7 Replies to “The Two Kinds of Story”

  1. I think that, in general, mysteries don’t fall into either if those categories. A minority are “a stranger comes to town,” and a few are about going on an adventure, but I think, in very broad terms, mysteries are a result of urban living, where the mystery, and possible danger, is not the stranger from out of town, but the people down the hall, or across the street, who you kind of know but don’t really know.

    Because the murderer usually isn’t the stranger (the stranger can be a great red herring, though 🙂 ), but the person who’s always been there, quietly, but whose inner life you don’t actually know anything about.

    1. That’s a great point, Anthony, but I think most mysteries do indeed fit the trope. The murder is the inciting element, but usually it happens before the story even begins. The story itself is the story of the person who solves the crime, and that story is either “stranger comes to town” if it’s told from the perspective of the people he or she questions or investigates, or “person goes on an adventure,” if it’s told from the perspective of the investigator. Think of Tana French and Elizabeth George as classic examples of the “person goes on an adventure” mysteries, told from the very intimate perspective of the detective, and Agatha Christie’s “Murder on the Orient Express” as a classic “stranger comes to town” story, as the train passengers interact with Hercule Poirot as an outsider coming in to mess with them.

      1. Interesting. Some mysteries have two visitors — the killer and then the detective. But some don’t. And then there are the situations where everybody is a visitor from “outside” — like And Then There Were None and The Hateful Eight.

        I’ve also been thinking about Shakespeare. I may write more about this on my blog. I think the theory would have to be stretched quite a bit to cover King Lear or Othello. It does cover Hamlet quite nicely, though.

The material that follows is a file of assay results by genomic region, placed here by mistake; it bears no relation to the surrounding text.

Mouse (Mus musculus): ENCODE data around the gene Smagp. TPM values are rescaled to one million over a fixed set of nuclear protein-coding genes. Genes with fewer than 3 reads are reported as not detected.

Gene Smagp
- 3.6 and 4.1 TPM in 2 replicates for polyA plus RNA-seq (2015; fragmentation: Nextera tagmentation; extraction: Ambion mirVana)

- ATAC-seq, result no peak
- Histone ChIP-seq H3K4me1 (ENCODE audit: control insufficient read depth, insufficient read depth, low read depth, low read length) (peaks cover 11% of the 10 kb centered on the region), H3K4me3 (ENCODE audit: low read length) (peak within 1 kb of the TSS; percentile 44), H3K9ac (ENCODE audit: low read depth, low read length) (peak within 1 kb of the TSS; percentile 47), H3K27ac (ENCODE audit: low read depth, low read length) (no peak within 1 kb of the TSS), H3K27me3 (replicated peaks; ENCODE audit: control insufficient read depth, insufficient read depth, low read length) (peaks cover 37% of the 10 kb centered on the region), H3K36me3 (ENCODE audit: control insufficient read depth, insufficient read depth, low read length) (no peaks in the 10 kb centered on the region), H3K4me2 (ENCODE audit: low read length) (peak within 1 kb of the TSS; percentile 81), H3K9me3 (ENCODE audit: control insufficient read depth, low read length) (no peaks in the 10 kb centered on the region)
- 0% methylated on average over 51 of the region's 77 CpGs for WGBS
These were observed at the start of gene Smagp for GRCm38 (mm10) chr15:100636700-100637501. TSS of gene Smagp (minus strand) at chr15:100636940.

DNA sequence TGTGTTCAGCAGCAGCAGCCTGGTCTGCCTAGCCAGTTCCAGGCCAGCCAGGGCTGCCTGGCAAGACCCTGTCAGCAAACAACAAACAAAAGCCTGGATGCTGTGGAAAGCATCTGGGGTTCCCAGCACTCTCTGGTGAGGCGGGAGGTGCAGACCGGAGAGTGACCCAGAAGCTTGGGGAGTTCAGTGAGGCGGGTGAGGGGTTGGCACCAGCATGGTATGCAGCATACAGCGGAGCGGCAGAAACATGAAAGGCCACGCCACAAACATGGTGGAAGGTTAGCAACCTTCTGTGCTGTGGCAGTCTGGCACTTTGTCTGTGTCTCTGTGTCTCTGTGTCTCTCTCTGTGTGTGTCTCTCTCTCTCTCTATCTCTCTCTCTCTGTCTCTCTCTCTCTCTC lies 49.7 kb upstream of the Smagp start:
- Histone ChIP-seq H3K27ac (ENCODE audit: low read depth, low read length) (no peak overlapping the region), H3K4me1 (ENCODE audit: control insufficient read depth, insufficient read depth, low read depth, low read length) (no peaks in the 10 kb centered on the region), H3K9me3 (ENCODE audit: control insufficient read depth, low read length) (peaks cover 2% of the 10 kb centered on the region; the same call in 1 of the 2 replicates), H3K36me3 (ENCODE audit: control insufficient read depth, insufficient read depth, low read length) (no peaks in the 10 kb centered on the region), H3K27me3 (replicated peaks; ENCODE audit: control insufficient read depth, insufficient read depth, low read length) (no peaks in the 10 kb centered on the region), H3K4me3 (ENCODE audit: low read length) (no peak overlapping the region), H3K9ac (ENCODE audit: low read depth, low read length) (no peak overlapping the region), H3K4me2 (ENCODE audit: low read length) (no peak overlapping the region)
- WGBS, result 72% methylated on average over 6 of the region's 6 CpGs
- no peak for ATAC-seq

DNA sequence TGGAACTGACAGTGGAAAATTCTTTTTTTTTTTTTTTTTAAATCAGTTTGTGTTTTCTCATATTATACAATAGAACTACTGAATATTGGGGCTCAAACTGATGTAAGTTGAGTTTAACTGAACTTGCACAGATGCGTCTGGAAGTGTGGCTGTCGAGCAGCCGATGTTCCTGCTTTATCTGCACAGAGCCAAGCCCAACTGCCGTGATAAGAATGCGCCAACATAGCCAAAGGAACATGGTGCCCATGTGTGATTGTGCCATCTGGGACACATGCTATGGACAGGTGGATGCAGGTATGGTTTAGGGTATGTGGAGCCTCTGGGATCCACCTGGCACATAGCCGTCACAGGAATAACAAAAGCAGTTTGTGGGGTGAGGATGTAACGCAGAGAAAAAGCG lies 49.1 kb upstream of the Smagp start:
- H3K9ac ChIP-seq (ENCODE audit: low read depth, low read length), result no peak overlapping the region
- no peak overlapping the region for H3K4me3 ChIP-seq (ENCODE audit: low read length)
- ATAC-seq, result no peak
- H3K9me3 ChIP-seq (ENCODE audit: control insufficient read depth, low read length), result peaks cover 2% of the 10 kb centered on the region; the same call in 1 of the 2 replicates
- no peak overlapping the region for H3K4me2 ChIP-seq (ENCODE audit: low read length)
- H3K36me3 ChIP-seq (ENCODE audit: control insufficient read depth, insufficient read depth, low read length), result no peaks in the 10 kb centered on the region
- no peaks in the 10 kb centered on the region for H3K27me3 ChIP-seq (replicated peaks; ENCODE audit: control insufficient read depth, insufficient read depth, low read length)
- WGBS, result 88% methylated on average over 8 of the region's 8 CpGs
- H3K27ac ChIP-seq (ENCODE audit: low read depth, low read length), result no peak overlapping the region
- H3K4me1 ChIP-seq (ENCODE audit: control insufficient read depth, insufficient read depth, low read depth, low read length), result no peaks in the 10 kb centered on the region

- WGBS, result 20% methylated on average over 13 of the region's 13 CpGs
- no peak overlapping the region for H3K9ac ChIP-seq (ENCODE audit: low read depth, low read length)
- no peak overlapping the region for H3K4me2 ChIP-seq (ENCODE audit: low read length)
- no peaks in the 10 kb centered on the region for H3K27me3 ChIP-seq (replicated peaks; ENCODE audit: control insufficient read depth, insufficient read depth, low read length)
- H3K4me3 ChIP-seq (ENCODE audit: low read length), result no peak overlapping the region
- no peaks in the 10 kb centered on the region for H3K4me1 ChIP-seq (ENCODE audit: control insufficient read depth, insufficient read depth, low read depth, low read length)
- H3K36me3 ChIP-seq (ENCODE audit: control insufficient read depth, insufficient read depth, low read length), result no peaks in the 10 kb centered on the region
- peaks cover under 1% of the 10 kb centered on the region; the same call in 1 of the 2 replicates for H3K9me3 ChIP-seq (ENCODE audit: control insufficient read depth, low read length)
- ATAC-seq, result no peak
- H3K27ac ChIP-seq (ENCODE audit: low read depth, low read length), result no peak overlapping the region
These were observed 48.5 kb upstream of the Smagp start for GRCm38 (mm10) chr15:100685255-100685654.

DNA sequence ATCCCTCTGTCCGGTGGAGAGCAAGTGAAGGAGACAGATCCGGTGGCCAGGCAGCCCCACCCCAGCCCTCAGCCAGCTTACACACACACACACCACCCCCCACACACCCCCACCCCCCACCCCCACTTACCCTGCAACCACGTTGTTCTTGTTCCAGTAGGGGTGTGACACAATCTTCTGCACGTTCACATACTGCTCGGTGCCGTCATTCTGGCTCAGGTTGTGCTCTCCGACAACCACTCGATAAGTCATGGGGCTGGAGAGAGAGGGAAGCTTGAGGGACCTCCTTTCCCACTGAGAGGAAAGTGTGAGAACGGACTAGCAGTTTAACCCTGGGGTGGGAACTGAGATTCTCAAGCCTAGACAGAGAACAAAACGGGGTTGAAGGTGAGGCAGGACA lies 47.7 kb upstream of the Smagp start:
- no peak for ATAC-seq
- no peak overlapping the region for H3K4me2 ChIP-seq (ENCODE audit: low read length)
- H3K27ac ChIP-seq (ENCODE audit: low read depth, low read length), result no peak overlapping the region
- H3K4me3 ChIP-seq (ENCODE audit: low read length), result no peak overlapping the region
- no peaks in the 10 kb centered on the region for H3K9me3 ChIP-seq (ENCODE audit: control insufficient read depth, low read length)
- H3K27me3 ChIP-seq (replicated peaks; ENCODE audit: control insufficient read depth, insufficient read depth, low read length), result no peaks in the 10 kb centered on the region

2. I love how you cite fairy tales and The Cat in the Hat as examples! And I also appreciate how you’ve connected your theme to the security we are all thinking of this week.
    My novel-in-progress indeed is about what happens when two strangers separately come to town–except one turns out to have an awkward history in the town she left long ago, which she needs to spin as she runs for office.
    Your post sets me wondering what perspective has to say about whether a book fits into the adventurer or stranger-in-town category. If I write from the stranger’s point of view, it could be construed as her adventure.

    1. I thought about the perspective issue, too, and I think it is determinative. If you’re telling a “person goes on an adventure” story, you’re going to be telling it from their perspective, whether you write in first or third person. But what’s interesting is that, as you say, from the perspective of the people he or she interacts with, they are the stranger who comes to town. Which kind of reinforces the whole idea, that as humans our stories always boil down to one or the other, depending on our point of view.

      And yes, Donald Trump is telling a lot of “stranger comes to town” stories right now, isn’t he?

  3. “a stranger comes to town” is much more exciting I think. This choice is prescribed by your ability to create something mysterious. I would rather describe person with many secrets from past who tries to pretend someone else using a fake name. Nowadays bookshelves are full of adventures.